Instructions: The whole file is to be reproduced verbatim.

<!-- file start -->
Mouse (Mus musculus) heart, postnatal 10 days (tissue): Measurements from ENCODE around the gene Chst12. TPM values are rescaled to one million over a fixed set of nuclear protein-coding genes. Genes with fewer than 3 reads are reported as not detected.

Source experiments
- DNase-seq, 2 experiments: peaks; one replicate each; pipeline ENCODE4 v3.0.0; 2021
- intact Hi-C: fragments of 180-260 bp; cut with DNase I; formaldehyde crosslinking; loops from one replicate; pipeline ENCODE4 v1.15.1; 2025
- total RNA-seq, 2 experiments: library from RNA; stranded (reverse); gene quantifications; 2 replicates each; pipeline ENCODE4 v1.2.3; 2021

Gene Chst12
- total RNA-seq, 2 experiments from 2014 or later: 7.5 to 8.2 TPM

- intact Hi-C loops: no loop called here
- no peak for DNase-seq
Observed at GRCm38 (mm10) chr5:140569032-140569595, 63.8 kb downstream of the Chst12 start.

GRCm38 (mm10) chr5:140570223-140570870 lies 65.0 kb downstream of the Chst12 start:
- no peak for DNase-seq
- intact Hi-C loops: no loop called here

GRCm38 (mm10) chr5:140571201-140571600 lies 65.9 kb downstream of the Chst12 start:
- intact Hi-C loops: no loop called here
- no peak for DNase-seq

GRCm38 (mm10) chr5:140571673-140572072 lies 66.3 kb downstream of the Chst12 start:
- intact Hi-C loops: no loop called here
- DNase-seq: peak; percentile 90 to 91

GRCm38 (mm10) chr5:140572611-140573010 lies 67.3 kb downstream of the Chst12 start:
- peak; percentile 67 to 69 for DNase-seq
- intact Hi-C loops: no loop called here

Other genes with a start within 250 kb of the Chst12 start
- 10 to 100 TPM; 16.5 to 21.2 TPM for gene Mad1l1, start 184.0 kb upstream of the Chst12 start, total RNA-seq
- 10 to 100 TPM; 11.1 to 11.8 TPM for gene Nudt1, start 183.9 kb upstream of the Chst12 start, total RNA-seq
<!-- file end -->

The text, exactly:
Mouse (Mus musculus) heart, postnatal 10 days (tissue): Measurements from ENCODE around the gene Chst12. TPM values are rescaled to one million over a fixed set of nuclear protein-coding genes. Genes with fewer than 3 reads are reported as not detected.

Source experiments
- DNase-seq, 2 experiments: peaks; one replicate each; pipeline ENCODE4 v3.0.0; 2021
- intact Hi-C: fragments of 180-260 bp; cut with DNase I; formaldehyde crosslinking; loops from one replicate; pipeline ENCODE4 v1.15.1; 2025
- total RNA-seq, 2 experiments: library from RNA; stranded (reverse); gene quantifications; 2 replicates each; pipeline ENCODE4 v1.2.3; 2021

Gene Chst12
- total RNA-seq, 2 experiments from 2014 or later: 7.5 to 8.2 TPM

- intact Hi-C loops: no loop called here
- no peak for DNase-seq
Observed at GRCm38 (mm10) chr5:140569032-140569595, 63.8 kb downstream of the Chst12 start.

GRCm38 (mm10) chr5:140570223-140570870 lies 65.0 kb downstream of the Chst12 start:
- no peak for DNase-seq
- intact Hi-C loops: no loop called here

GRCm38 (mm10) chr5:140571201-140571600 lies 65.9 kb downstream of the Chst12 start:
- intact Hi-C loops: no loop called here
- no peak for DNase-seq

GRCm38 (mm10) chr5:140571673-140572072 lies 66.3 kb downstream of the Chst12 start:
- intact Hi-C loops: no loop called here
- DNase-seq: peak; percentile 90 to 91

GRCm38 (mm10) chr5:140572611-140573010 lies 67.3 kb downstream of the Chst12 start:
- peak; percentile 67 to 69 for DNase-seq
- intact Hi-C loops: no loop called here

Other genes with a start within 250 kb of the Chst12 start
- 10 to 100 TPM; 16.5 to 21.2 TPM for gene Mad1l1, start 184.0 kb upstream of the Chst12 start, total RNA-seq
- 10 to 100 TPM; 11.1 to 11.8 TPM for gene Nudt1, start 183.9 kb upstream of the Chst12 start, total RNA-seq